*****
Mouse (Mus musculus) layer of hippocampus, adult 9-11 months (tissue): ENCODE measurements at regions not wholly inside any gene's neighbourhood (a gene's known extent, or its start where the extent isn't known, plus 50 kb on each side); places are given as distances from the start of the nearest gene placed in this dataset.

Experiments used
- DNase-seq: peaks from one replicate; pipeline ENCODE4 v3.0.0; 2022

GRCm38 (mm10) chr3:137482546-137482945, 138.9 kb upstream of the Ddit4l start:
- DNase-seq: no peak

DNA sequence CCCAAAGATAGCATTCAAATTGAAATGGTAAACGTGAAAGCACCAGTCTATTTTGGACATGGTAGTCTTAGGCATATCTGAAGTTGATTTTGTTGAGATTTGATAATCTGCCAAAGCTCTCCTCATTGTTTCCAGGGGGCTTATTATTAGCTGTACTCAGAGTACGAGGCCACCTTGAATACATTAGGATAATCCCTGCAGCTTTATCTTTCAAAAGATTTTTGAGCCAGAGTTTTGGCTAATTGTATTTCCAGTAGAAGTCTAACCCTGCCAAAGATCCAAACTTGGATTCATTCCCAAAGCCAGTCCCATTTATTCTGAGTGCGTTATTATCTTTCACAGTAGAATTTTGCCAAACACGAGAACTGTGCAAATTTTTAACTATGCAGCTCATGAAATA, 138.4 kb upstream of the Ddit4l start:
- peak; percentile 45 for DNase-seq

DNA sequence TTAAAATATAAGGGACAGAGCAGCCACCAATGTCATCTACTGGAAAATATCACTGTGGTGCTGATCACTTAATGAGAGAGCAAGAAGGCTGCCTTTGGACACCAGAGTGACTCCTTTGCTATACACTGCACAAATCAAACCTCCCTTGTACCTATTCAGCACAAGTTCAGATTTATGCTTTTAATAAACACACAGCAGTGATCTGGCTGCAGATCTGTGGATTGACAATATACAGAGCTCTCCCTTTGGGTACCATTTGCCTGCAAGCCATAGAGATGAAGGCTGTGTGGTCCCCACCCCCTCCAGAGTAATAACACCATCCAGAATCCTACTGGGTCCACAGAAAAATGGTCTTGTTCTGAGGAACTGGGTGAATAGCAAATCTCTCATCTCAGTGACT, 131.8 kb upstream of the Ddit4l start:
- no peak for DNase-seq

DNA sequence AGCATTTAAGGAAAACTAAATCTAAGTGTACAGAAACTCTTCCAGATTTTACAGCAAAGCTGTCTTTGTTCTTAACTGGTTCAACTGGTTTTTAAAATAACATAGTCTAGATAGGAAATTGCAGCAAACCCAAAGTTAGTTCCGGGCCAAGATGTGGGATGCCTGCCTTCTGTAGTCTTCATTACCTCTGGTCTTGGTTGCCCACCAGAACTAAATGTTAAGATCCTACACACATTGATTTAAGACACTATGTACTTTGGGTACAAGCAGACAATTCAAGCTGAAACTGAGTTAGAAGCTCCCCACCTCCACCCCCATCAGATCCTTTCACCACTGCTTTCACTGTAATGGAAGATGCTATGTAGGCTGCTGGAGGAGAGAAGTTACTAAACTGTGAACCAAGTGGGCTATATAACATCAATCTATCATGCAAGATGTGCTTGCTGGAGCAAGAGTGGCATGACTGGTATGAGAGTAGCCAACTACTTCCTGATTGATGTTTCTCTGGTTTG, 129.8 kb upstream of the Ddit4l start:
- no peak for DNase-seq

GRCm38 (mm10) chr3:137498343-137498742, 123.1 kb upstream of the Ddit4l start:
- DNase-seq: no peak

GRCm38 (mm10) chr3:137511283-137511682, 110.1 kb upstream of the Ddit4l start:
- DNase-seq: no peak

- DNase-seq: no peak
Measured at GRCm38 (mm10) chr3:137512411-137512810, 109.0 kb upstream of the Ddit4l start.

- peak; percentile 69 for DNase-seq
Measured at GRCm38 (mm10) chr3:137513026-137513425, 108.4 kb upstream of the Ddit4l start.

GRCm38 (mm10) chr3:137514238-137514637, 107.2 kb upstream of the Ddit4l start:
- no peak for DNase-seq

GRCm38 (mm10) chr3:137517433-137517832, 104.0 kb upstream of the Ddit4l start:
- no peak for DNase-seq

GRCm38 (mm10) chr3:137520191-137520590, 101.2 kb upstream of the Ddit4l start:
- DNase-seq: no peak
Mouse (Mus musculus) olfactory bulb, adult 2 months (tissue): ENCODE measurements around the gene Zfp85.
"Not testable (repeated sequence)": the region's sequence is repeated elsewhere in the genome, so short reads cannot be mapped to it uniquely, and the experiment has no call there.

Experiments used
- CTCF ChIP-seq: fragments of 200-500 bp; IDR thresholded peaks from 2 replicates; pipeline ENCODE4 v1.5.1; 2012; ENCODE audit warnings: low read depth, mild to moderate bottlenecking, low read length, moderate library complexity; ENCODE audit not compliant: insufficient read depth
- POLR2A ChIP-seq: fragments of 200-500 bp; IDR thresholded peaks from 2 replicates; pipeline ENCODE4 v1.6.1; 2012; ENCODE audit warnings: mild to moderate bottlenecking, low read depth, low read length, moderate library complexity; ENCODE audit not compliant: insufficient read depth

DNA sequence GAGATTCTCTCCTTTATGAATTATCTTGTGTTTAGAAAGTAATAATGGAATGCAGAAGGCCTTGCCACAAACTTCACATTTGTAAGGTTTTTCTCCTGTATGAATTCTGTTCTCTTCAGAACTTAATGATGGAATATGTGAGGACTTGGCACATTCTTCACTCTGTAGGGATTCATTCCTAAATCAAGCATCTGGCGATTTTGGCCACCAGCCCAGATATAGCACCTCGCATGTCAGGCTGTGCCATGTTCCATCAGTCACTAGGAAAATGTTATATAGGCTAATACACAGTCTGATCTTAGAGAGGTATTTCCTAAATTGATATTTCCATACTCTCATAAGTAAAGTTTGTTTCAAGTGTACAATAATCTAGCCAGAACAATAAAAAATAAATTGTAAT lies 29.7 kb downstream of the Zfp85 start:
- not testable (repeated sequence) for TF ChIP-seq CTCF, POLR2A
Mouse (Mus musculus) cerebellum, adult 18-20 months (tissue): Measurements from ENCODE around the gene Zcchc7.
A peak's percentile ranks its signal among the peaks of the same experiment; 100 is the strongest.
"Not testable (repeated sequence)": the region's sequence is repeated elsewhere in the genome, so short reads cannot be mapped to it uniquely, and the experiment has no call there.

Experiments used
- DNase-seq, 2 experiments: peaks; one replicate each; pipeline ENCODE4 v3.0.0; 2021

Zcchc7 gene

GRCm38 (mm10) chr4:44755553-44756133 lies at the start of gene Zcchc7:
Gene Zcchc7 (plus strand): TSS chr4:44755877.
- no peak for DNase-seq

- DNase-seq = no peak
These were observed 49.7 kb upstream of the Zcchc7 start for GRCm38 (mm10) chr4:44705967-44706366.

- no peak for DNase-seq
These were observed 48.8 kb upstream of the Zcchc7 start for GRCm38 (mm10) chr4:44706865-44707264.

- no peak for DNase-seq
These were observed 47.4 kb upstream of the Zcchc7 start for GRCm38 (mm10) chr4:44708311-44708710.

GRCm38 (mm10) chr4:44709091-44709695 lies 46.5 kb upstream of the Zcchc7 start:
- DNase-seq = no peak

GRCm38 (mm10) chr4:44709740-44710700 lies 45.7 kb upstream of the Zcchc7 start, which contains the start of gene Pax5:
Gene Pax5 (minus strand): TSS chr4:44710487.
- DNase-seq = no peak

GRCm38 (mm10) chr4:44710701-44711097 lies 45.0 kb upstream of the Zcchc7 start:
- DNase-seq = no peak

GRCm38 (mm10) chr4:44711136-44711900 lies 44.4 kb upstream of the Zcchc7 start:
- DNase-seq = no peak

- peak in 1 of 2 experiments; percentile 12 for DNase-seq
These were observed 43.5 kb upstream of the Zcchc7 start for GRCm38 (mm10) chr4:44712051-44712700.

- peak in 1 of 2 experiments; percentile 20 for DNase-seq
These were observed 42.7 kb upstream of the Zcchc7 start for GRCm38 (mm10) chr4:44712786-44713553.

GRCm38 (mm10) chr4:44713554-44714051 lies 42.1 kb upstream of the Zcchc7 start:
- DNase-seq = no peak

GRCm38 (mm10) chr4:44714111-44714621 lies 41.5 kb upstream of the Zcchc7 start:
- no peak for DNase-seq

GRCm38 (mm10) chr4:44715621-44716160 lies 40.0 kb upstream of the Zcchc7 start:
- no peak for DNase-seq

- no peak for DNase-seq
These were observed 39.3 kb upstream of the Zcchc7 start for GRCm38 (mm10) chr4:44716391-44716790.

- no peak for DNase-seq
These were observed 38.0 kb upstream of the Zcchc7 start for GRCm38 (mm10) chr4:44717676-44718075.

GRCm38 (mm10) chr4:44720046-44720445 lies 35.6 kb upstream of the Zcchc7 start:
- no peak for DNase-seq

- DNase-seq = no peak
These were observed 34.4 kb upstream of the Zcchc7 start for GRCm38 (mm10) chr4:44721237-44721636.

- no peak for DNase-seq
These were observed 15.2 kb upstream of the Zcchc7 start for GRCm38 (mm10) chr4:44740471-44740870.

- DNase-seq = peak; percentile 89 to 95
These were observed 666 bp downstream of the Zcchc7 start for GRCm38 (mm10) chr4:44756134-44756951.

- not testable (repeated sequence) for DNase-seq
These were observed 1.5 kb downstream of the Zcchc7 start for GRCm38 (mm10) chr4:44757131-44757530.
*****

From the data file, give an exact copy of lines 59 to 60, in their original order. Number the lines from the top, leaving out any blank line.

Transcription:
- peak in 1 of 2 experiments; percentile 20 for DNase-seq
These were observed 42.7 kb upstream of the Zcchc7 start for GRCm38 (mm10) chr4:44712786-44713553.